The account shifts gear when one of the troopers is sent to inform the local authorities. He returns the next morning with a sergeant at the head of 18 Aboriginal police (a para-military force overseen by white officers).The sergeant, Davis reports, "followed the blacks and shot down the lot of them. Such fearful slaughter was unnecessary and unjustified."
IN 2000, the historian Keith Windschuttle, in three articles in Quadrant magazine, attacked what he claimed was a substantial over-reliance on fragmentary evidence, improbably exaggerated memories and the sloppy use of sources: an ideologically biased "black armband" view of Australia's past that at its worst amounted to a "fabrication" of Aboriginal history. In the increasingly acrimonious debate that followed, his critics, notably in the 2003 volume Whitewash, edited by Robert Manne, counter-claimed he was putting a "white blindfold" on the history of race relations, in part because some of the evidence was anecdotal or ultimately unprovable.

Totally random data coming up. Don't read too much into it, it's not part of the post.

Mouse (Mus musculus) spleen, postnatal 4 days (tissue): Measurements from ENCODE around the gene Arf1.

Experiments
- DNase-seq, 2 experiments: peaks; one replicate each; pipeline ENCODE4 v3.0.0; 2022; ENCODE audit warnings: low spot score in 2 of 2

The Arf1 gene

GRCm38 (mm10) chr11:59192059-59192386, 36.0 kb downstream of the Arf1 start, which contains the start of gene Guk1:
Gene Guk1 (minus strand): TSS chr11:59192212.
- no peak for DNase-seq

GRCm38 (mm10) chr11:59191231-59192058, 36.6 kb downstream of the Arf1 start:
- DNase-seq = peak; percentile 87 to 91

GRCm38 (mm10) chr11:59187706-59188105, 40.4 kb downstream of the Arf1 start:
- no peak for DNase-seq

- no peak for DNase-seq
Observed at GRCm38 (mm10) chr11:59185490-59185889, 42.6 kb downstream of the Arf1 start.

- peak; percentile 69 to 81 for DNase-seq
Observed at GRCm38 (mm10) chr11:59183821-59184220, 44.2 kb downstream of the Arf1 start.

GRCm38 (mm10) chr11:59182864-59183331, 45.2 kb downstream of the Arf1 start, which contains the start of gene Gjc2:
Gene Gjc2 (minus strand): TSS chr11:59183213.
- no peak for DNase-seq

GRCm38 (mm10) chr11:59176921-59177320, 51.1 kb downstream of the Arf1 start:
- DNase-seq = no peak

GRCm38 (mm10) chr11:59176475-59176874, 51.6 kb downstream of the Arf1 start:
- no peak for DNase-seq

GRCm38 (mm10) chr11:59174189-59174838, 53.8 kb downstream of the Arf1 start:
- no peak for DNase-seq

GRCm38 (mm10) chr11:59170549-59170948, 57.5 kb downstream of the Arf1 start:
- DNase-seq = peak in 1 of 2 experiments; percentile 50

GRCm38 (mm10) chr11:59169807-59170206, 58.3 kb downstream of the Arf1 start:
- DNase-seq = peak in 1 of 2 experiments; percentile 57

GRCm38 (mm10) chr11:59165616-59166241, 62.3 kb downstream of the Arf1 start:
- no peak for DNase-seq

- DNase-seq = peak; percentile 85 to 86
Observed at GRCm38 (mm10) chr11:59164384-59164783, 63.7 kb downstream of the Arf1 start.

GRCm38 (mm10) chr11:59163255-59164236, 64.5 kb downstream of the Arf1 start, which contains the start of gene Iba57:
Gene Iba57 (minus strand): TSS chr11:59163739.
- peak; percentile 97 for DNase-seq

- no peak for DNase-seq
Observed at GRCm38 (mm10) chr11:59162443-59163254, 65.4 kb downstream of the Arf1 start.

There are of course extensive records about some massacres, based on witness reports and occasionally a court case. But part of the problem of trying to establish the true extent of the race wars has been the culture of settler community silence that, in particular, followed the unexpected outcome of the best known massacre of all: in 1838 at Myall Creek west of Inverell in NSW.
Eleven men were tried for the indiscriminate murder of up to 30 Aborigines but a jury acquitted them. Governor George Gipps, determined to bring order to the lawless outback, had seven of the 11 retried on a different charge. They were found guilty and hanged. As many commentators have noted, this didn't stop the killings; rather, it made the police and vigilante groups more careful to cover up their actions, leave no witnesses and not discuss what had happened.